A Dubai firm has won permission to advertise a development in Brazil to investors in the emirate, under new rules rolled out by the city’s real estate watchdog to vet foreign projects.
Real estate agency BRIC Group is the first to secure approval under laws aimed at regulating firms advertising to Dubai-based investors, said RERA CEO Marwan bin Ghalaita.
The agency requires companies to provide proof of ownership, masterplan designs and proof of licensing, signed by the UAE embassy in the respective country, to secure approval.
Sam Rodgers, regional director of BRIC Group, said approval had boosted interest in its Brazilian project, which offers units starting from $32,000.“It has made a difference,” he said. “It is a big jump as RERA is a big word in this part of the world.”Rodgers said some Dubai firms had already been fined up to AED50,000 for advertising foreign developments without approval.Bin Ghalaita said the stamp did not mean RERA had endorsed the project, but that it had confirmed the company was a registered real estate agent approved to advertise units in Dubai.Dubai’s real estate watchdog has moved to crackdown on developers in the wake of a property collapse that saw house prices more than halve from their 2008-peak.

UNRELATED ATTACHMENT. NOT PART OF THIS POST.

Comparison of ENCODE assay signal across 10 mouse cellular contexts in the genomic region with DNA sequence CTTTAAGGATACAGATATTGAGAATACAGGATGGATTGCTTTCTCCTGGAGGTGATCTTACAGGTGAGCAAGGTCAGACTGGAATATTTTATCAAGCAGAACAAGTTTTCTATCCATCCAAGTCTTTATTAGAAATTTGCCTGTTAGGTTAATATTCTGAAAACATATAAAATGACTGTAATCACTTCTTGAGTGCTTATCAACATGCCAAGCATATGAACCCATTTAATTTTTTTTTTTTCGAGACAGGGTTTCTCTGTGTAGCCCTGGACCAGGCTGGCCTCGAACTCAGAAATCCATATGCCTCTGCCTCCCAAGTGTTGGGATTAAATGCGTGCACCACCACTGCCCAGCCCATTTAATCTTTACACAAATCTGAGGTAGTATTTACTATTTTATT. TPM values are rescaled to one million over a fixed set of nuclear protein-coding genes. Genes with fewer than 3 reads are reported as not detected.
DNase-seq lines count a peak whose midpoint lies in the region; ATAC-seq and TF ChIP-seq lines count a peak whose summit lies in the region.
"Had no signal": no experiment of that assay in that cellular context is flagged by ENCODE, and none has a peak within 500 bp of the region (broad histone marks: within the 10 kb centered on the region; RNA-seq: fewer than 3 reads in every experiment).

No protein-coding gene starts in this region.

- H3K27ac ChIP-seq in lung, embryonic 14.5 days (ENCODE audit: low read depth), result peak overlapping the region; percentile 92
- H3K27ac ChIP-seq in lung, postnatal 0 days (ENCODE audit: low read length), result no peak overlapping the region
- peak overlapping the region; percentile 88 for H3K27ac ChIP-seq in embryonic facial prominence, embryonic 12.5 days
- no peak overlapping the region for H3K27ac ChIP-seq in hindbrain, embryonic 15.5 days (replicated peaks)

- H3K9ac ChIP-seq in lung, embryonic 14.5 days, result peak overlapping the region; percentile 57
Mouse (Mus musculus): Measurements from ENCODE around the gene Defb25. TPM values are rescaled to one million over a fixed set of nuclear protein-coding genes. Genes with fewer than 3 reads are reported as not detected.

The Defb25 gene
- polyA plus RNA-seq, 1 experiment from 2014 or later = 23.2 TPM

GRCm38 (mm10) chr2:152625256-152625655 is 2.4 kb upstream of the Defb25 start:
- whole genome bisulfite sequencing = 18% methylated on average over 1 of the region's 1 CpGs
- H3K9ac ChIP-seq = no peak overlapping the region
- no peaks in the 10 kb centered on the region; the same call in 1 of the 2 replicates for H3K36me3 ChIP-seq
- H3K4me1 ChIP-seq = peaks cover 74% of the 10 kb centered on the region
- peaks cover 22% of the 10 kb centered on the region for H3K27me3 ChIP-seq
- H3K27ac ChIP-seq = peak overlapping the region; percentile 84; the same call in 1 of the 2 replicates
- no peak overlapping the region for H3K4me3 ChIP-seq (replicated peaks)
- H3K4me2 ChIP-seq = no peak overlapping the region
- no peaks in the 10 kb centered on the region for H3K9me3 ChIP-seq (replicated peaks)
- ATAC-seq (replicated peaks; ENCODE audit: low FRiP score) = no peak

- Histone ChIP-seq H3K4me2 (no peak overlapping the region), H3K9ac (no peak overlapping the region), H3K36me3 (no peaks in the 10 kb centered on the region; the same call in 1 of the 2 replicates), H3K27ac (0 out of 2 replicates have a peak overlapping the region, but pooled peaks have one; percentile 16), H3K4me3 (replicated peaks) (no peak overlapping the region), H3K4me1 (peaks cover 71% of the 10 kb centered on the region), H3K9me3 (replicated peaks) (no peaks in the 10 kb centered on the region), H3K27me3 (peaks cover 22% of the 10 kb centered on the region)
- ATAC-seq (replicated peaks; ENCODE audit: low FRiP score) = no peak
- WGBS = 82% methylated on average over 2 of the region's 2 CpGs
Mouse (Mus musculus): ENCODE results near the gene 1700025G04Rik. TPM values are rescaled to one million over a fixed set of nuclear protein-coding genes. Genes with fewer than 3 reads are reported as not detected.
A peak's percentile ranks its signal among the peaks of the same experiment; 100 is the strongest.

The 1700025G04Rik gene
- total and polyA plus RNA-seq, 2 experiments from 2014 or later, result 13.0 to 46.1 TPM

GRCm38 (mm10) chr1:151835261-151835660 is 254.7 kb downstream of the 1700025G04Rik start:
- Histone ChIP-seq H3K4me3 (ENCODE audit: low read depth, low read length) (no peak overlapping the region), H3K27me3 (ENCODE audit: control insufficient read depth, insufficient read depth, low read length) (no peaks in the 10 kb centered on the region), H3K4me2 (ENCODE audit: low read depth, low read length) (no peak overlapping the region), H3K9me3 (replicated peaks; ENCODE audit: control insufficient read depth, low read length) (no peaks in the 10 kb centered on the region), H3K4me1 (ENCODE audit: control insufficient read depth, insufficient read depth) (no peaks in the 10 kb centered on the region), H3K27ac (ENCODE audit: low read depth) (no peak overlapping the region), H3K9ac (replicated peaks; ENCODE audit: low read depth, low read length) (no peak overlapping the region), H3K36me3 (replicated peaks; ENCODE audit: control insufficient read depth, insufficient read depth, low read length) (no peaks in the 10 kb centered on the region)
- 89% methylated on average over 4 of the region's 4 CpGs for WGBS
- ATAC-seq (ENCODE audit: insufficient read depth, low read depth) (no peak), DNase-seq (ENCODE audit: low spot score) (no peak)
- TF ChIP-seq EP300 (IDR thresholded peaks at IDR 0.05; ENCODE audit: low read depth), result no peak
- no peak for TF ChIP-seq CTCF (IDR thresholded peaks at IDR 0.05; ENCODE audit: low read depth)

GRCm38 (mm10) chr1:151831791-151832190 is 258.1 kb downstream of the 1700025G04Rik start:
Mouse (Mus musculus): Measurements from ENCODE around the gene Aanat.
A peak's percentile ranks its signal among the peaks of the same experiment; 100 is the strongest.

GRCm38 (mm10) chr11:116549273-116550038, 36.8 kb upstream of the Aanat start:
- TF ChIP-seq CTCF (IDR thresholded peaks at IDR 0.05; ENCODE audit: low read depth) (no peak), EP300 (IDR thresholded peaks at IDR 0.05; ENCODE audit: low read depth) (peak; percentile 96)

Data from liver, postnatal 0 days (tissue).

RERA said in March that up to 90,0000 real estate units due to be delivered over the next five years could be scrapped if the projects failed to meet financial viability rules.
Analysts said new rules monitoring companies advertising foreign developments would give confidence to investors, but hoped it would not divert attention from local issues.
“My main concern here would be that if RERA is endorsing projects overseas, this will divert investors to invest outside Dubai,” said Priyesh Patel from Dubai-based brokerage Aston Pearl Real Estate. “In the current climate, just as the property market is recovering [in certain prime areas], we need investors to keep investing here not aboard.
“RERA should focus on issues in Dubai.”An Arabian Business poll of analysts this month found house prices in Dubai are expected to slide a further 15 percent by the end of 2011 as fresh supply floods the market.
From / Arabian Business News